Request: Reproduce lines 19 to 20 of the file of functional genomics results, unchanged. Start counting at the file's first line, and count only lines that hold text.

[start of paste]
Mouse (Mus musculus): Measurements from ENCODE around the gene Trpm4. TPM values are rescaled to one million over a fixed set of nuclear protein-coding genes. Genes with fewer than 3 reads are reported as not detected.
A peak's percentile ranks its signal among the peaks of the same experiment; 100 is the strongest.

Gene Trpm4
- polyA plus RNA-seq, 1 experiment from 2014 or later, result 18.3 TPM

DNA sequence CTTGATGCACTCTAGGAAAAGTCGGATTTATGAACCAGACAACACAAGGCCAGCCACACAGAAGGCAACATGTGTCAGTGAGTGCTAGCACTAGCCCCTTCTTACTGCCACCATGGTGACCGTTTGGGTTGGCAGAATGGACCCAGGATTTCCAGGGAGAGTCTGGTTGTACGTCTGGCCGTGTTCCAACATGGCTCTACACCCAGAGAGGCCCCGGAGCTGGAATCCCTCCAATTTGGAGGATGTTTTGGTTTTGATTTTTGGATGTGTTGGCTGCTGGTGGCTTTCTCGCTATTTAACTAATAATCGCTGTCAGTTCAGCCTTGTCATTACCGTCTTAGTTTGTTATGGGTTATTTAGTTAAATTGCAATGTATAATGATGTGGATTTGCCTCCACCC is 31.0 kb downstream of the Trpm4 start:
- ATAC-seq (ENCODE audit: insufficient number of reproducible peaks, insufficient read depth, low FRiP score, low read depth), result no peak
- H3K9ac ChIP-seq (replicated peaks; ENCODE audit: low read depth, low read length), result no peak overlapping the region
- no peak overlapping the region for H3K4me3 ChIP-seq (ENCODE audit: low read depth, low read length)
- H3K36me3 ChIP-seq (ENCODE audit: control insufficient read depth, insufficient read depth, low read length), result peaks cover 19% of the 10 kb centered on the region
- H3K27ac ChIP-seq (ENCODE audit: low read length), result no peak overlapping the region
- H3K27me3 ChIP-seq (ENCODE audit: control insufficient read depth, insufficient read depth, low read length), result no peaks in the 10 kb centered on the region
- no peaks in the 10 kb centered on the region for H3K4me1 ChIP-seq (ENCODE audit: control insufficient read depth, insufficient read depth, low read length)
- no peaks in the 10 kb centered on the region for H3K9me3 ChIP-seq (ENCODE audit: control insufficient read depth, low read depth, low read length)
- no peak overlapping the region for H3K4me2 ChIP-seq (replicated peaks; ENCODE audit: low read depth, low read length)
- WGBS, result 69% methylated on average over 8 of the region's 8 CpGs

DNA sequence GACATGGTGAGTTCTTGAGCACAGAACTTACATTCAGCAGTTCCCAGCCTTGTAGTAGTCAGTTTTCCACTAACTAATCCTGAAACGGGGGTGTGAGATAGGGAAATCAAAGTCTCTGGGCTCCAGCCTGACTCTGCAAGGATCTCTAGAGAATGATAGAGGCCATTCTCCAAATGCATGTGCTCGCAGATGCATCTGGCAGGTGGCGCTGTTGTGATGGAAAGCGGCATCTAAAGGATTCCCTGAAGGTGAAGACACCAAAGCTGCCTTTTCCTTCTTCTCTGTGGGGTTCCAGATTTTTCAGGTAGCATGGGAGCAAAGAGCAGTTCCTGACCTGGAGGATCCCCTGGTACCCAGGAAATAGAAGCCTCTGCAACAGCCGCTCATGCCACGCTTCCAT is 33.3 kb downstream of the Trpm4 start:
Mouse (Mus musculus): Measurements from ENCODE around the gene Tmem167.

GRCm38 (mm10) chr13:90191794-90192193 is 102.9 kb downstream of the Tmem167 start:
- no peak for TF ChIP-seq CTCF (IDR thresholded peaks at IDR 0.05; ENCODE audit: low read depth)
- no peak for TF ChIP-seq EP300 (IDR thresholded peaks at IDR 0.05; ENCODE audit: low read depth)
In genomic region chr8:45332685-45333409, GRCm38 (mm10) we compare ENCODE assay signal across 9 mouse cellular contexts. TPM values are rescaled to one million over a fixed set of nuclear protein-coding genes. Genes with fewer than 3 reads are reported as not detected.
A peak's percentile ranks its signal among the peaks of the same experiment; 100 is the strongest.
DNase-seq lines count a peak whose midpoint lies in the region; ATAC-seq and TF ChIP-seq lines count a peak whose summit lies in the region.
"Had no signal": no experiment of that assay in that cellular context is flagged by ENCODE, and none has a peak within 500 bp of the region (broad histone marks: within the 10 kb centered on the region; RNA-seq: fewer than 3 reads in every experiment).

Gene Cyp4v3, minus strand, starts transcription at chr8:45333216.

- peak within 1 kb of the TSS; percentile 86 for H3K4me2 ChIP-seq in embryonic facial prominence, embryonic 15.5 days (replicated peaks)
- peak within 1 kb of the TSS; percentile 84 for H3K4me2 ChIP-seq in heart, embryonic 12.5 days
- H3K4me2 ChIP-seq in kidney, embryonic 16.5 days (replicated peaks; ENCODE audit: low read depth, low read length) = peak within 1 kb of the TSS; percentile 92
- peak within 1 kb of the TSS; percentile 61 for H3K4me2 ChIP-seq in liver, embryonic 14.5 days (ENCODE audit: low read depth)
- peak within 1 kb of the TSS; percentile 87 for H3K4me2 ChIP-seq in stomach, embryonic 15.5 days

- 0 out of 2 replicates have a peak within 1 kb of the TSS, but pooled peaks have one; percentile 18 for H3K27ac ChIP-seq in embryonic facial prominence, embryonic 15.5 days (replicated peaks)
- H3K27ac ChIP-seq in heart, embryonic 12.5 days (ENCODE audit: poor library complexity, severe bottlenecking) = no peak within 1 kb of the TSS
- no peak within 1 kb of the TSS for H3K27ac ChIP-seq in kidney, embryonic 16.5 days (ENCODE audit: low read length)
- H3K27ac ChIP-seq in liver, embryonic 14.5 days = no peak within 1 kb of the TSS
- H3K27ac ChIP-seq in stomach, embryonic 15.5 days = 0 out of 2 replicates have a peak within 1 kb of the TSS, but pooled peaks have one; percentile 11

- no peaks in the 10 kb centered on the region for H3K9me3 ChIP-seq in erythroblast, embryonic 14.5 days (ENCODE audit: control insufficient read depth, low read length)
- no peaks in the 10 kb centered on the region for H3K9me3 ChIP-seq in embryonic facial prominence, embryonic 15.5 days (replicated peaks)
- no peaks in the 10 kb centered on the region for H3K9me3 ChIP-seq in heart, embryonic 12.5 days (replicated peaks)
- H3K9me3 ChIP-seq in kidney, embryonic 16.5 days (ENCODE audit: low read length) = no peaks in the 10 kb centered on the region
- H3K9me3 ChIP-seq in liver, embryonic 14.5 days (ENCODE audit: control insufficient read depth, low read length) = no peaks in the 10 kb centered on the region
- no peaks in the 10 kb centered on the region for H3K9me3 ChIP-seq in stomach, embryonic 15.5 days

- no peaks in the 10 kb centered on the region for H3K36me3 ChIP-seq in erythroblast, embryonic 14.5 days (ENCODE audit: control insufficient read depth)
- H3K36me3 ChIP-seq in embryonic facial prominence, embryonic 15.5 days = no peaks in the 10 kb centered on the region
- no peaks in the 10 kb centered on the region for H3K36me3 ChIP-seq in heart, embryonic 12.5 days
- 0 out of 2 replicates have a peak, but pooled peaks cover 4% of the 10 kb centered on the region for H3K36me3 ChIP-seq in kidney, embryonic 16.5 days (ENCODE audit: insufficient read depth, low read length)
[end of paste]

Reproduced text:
- no peak for TF ChIP-seq CTCF (IDR thresholded peaks at IDR 0.05; ENCODE audit: low read depth)
- no peak for TF ChIP-seq EP300 (IDR thresholded peaks at IDR 0.05; ENCODE audit: low read depth)